Incidence Rate Ratios Associated with the Effect of Concealed-Carry Laws on Violent Crime

This forest plot shows estimates of how this policy affects this outcome, based on the evidence in the studies examined. In particular, the graphic shows the standardized effect sizes (or incidence rate ratios [IRRs]) and their 95-percent confidence intervals (CIs) for each outcome. An effect size of 1.00 indicates that, after a state passes the law, we would expect the outcome (e.g., suicide or firearm suicide) to be unaffected. An effect size of less than 1.00 indicates that the law appears to reduce the outcome. For example, if the effect size were 0.92, we would expect the rate of the outcome to fall to 0.92 times the rate prior to passage of the law. Conversely, an effect size of more than 1.00 indicates that the law appears to increase the outcome by a factor equivalent to the effect size value. When the CIs do not include the value of 1.00, the estimated effect is statistically significant at p < 0.05.

Study, by Policy Outcome Measure Effect Size (IRR) [95% CI]

NOTE: IRR values marked with empty circles indicate that we identified concerns with the study's methodology, and these concerns are described in the text above. Filled circles indicate that we identified no significant methodological concerns. An arrow indicates that a confidence interval extends beyond the plotted area.

Conclusions

We focused our review on studies examining the effects of concealed-carry laws on violent crime outcomes since NRC (2004) and Hahn et al. (2005) found that estimates of such effects were too sensitive to reasonable differences in methods to draw conclusions about the direction or magnitude of the laws’ effects. Because so much more study has been done of this relationship than of any other gun policy and outcome, there is a much richer evidence base to draw on, including studies raising serious methodological concerns and several that did not raise as many concerns among our methodology review team. Therefore, to focus this review on the best available evidence, we draw our conclusions in this section based just on those seven studies that did not raise serious methodological concerns.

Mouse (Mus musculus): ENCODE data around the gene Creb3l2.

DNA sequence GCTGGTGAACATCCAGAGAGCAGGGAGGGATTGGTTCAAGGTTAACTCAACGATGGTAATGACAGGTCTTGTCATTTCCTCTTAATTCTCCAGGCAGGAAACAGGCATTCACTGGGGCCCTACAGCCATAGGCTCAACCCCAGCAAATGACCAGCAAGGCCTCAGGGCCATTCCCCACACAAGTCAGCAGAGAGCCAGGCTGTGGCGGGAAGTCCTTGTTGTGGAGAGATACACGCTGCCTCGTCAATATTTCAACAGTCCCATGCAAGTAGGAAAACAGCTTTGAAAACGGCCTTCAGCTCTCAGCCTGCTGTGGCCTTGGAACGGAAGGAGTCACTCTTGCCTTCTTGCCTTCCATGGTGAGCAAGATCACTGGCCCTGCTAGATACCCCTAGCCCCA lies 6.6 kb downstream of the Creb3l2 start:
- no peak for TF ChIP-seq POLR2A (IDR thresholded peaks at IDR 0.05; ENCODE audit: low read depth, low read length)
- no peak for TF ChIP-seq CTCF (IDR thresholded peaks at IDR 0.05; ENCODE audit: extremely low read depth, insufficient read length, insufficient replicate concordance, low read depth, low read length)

Total homicides. Five of the seven studies examined the effects of shall-issue laws on total homicides. Two studies found only uncertain effects of these laws (Aneja, Donohue, and Zhang, 2014; Kendall and Tamura, 2010); Moody et al. (2014) found that shall-issue laws cause a downward trend in homicides; La Valle and Glover (2012) found that shall-issue laws increased homicides significantly relative to having no law for the legal carriage of a concealed firearm (no-issue laws); and La Valle (2013) found that shall-issue or may-issue laws reduce total homicides relative to no-issue laws. This result cannot be used to distinguish the effect of shall-issue laws per se, but it suggests that either shall-issue, may-issue, or both contribute to reducing total homicides. Because comparable studies reach inconsistent results, we conclude that the best available studies provide inconclusive evidence for the effect of shall-issue laws on homicides.

Firearm homicides. Three of the seven studies examined the effects of shall-issue laws on firearm homicides. Among these, there was one suggestive (French and ­Heagerty, 2008) and one significant (La Valle and Glover, 2012) effect, suggesting that these laws increase firearm homicides. La Valle (2013) found that shall-issue or may-issue laws cause decreases in firearm homicide rates relative to no-issue laws. This result cannot be used to distinguish the effect of shall-issue laws per se, but it suggests that either shall-issue, may-issue, or both contribute to reducing firearm homicides. With seemingly conflicting evidence, we conclude that the best available studies provide inconclusive evidence for the effect of shall-issue laws on firearm homicides.

Robberies. Aneja, Donohue, and Zhang (2014) found a suggestive effect that shall-issue laws may increase robbery rates. Moody et al. (2014) and Kendall and Tamura (2010) found only uncertain effects of shall-issue laws on robberies. Therefore, we conclude that the best available studies provide inconclusive evidence for the effect of shall-issue laws on robberies.